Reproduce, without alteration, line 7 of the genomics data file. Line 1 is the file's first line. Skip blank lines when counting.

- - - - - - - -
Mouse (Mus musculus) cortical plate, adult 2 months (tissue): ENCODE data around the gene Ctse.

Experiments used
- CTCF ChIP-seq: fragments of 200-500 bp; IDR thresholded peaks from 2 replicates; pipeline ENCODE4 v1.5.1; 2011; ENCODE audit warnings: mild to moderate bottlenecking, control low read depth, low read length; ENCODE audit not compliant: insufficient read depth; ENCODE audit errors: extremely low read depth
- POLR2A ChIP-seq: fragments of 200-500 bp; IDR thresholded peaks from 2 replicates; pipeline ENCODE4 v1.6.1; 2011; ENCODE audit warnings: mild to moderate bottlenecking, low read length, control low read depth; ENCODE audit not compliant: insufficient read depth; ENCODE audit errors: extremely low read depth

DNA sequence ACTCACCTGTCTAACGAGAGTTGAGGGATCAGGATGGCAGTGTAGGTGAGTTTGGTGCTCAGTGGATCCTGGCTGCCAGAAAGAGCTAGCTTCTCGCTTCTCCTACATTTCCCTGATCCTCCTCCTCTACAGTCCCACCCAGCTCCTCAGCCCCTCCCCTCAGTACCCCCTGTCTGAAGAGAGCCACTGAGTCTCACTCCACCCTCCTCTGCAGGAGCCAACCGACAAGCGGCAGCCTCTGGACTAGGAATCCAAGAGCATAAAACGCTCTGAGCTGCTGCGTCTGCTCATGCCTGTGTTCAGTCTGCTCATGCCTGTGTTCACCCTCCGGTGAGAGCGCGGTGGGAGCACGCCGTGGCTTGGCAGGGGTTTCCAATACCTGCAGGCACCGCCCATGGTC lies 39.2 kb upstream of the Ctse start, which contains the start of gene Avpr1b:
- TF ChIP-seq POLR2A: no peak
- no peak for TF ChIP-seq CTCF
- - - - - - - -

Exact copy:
- no peak for TF ChIP-seq CTCF